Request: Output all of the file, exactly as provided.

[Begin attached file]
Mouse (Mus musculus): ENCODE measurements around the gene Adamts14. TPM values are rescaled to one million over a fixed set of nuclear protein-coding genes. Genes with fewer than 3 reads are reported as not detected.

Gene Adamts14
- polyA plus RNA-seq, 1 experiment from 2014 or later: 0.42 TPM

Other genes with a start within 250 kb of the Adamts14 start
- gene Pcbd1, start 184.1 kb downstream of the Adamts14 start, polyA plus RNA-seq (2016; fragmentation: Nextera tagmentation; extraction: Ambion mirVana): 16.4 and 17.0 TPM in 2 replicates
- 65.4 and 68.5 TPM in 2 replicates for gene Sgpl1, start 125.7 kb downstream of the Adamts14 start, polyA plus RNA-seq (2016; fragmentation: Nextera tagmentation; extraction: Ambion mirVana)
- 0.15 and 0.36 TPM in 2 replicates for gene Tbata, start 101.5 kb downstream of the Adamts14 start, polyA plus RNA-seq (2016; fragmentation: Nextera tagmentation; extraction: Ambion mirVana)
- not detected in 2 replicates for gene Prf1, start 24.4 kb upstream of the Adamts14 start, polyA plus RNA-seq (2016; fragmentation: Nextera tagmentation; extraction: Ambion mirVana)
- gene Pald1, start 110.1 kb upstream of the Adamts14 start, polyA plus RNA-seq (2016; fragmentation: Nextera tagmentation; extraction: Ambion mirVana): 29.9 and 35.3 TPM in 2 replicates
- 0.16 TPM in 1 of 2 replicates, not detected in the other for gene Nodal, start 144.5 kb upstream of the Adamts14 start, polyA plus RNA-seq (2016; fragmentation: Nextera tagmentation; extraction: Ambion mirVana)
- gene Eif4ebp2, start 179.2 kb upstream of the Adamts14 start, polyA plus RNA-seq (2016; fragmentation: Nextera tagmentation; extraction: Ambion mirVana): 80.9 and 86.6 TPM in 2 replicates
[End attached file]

Mouse (Mus musculus): ENCODE measurements around the gene Adamts14. TPM values are rescaled to one million over a fixed set of nuclear protein-coding genes. Genes with fewer than 3 reads are reported as not detected.

Gene Adamts14
- polyA plus RNA-seq, 1 experiment from 2014 or later: 0.42 TPM

Other genes with a start within 250 kb of the Adamts14 start
- gene Pcbd1, start 184.1 kb downstream of the Adamts14 start, polyA plus RNA-seq (2016; fragmentation: Nextera tagmentation; extraction: Ambion mirVana): 16.4 and 17.0 TPM in 2 replicates
- 65.4 and 68.5 TPM in 2 replicates for gene Sgpl1, start 125.7 kb downstream of the Adamts14 start, polyA plus RNA-seq (2016; fragmentation: Nextera tagmentation; extraction: Ambion mirVana)
- 0.15 and 0.36 TPM in 2 replicates for gene Tbata, start 101.5 kb downstream of the Adamts14 start, polyA plus RNA-seq (2016; fragmentation: Nextera tagmentation; extraction: Ambion mirVana)
- not detected in 2 replicates for gene Prf1, start 24.4 kb upstream of the Adamts14 start, polyA plus RNA-seq (2016; fragmentation: Nextera tagmentation; extraction: Ambion mirVana)
- gene Pald1, start 110.1 kb upstream of the Adamts14 start, polyA plus RNA-seq (2016; fragmentation: Nextera tagmentation; extraction: Ambion mirVana): 29.9 and 35.3 TPM in 2 replicates
- 0.16 TPM in 1 of 2 replicates, not detected in the other for gene Nodal, start 144.5 kb upstream of the Adamts14 start, polyA plus RNA-seq (2016; fragmentation: Nextera tagmentation; extraction: Ambion mirVana)
- gene Eif4ebp2, start 179.2 kb upstream of the Adamts14 start, polyA plus RNA-seq (2016; fragmentation: Nextera tagmentation; extraction: Ambion mirVana): 80.9 and 86.6 TPM in 2 replicates